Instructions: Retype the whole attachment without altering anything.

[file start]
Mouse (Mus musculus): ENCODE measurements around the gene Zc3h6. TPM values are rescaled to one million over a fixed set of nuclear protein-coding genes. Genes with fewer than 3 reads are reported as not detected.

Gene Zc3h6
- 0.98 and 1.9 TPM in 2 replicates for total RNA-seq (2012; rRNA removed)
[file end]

Mouse (Mus musculus): ENCODE measurements around the gene Zc3h6. TPM values are rescaled to one million over a fixed set of nuclear protein-coding genes. Genes with fewer than 3 reads are reported as not detected.

Gene Zc3h6
- 0.98 and 1.9 TPM in 2 replicates for total RNA-seq (2012; rRNA removed)